Sexism in side effects: they only care about men

By Simran Gupta

Staff Writer

Unless you have been living under a rock, you know that male birth control trials are underway, a generally positive development in reproductive health and research.

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Source: Getty Images

After all, why should all the responsibility be on the woman? As of now, the only male-specific forms of birth control on the market are condoms and/or spermicide. For women, however, the list of options is much longer: a shot every three months, an implant of hormones, the IUD (with or without hormones), the pill (of which there are numerous varieties), and so on.

And this is where the topic gets murky. At first glance, women have a wealth of riches at their fingertips. This is only a shining example of our reproductive choices, right? After all, women get all this say over how they impact their monthly cycles and any accompanying symptoms or conditions… right? Not necessarily.

With this wealth of options comes a wealth of politicians trying to govern a woman’s access to her own body, or at the very least, trying to dictate her options for her reproductive health. This leads to stigmatization and misinformation about what birth control and Plan B do. (No, Plan B does not terminate an existing pregnancy or fertilized egg and sperm, it just makes sure that a fertilization doesn’t happen in the first place). Lack of information abounds, with stigma and stereotypes around the women who use it.

This is not to say that a wealth of options should not be available, because they absolutely should. However, it is important that both people involved in consensual sex bear responsibility to protect against pregnancy, which is not happening right now. This is why, usually, news regarding trials for a male form of birth control were happening is cause to celebrate right? Right!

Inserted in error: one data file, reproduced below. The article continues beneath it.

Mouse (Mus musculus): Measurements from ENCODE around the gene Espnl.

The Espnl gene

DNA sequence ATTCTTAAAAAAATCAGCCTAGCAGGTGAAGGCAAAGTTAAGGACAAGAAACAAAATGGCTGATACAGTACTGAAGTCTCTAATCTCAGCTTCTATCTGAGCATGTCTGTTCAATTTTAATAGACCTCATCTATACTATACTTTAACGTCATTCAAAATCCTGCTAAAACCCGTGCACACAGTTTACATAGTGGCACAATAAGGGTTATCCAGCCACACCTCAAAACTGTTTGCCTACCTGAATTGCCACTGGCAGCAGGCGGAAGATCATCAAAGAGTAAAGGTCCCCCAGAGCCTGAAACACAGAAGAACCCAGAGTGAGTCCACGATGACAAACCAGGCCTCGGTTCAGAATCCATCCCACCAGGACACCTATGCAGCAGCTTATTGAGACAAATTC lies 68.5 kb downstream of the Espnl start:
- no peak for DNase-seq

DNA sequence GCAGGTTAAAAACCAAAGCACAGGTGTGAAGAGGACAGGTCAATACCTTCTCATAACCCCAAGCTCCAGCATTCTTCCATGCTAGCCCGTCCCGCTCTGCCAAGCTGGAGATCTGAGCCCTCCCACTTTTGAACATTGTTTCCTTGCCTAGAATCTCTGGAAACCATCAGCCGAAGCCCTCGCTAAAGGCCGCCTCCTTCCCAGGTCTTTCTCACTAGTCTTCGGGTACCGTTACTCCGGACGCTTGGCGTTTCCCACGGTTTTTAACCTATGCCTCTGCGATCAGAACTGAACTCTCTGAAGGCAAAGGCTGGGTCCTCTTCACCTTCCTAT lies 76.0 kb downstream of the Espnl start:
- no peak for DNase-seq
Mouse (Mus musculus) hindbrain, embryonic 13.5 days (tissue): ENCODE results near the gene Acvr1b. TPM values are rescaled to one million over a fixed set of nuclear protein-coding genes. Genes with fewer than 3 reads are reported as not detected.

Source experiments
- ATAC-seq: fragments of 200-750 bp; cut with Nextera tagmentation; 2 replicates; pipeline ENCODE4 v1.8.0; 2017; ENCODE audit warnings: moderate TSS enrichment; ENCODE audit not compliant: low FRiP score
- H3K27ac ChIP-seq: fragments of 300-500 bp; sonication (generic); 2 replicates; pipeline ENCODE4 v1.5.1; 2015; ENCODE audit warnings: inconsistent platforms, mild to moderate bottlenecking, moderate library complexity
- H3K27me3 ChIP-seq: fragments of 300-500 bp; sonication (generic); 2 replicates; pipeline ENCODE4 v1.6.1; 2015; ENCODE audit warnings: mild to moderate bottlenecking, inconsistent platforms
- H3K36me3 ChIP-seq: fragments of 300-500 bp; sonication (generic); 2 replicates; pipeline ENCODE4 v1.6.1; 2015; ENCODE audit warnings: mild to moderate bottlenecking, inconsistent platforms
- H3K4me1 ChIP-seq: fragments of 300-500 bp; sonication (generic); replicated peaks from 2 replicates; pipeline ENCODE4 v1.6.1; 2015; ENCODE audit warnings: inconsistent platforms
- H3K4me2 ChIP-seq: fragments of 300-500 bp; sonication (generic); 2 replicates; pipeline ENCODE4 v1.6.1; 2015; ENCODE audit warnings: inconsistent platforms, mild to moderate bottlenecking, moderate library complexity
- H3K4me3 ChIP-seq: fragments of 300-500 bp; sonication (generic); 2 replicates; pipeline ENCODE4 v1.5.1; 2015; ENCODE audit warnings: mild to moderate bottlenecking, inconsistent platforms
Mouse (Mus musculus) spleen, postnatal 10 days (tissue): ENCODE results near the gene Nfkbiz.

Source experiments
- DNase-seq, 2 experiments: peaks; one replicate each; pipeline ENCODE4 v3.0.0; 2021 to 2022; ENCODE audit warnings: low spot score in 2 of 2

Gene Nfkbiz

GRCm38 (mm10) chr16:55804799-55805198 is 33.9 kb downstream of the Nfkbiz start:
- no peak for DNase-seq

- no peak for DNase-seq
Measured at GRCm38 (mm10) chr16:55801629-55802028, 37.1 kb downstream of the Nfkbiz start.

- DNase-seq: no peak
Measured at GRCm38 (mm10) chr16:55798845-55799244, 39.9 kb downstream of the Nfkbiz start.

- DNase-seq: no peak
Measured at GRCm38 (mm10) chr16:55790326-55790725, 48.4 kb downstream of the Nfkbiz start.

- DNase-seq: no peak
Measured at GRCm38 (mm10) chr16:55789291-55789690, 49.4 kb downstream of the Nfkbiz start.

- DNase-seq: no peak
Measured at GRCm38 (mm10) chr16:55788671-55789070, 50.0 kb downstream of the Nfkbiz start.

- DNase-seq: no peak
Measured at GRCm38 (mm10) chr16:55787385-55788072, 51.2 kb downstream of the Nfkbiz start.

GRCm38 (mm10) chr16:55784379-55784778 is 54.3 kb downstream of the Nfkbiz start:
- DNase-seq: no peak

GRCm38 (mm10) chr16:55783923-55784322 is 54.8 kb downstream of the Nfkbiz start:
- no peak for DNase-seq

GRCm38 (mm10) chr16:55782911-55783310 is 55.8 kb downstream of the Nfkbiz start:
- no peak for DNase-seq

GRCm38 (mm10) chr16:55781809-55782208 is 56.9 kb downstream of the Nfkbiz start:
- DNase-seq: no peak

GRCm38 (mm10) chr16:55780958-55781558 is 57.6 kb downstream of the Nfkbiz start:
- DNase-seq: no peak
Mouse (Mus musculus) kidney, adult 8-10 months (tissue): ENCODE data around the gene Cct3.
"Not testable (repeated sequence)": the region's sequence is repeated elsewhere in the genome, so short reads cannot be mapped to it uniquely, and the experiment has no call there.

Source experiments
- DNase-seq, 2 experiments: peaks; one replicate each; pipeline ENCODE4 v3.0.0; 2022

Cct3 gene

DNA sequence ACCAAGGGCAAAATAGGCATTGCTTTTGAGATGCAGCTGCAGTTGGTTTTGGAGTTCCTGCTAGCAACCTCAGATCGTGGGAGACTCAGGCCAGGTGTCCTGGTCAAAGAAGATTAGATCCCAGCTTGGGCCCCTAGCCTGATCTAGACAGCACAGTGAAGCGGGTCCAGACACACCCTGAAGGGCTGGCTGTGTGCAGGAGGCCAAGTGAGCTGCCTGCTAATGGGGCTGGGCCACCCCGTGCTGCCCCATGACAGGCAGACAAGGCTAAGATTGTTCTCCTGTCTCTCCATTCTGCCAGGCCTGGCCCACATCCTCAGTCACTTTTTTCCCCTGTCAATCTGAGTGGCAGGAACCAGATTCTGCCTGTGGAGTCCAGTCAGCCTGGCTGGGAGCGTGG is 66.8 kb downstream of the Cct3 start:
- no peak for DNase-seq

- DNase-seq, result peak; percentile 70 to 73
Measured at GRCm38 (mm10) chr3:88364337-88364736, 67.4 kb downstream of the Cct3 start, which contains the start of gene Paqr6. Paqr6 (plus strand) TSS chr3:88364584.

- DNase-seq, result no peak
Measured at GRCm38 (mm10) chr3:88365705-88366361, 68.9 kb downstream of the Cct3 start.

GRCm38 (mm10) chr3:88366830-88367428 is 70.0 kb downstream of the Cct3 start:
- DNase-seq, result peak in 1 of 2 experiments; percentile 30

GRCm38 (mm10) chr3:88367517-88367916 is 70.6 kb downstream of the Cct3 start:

Except when they got cut short. According to NPR, “The most common side effect was acne, and sometimes that acne was pretty severe. Some men also developed mood swings and in some cases those mood swings got pretty bad. One man developed severe depression, and another tried to commit suicide.”

To be clear, it is a good thing trials were halted due to such extreme side effects. All jokes aside, the issue is not at all about “weak men” who can’t deal with what the patriarchy has been forcing anyone who is not a straight cis male to deal with.

The anger is justified for this reason: women have been complaining about these side effects for decades. This is not news to the healthcare industry. For decades, ever since researchers began recruiting trial subjects among incarcerated women and low-income, marginalized women, healthcare practitioners and researchers have been ignoring the warning signs.

This is not new. This difference lies in the industry’s reaction: when women complain about this, we are told we are overreacting, overexaggerating, or even making it up. Women have to deal with belittlement for the sometimes-horrific side effects we face, all in the name of reproductive freedom. Oftentimes, people need to take birth control as medication for deadly conditions such as PCOS.

The anger comes from not being taken seriously, from being told that our voices are not legitimate. The healthcare industry needs to listen better to its patients and confront this bias. Additionally, we need to expand the birth control conversation to people who don’t fit the straight/cis mold.

In short, the healthcare industry needs to take everyone seriously, not just straight/cis men.

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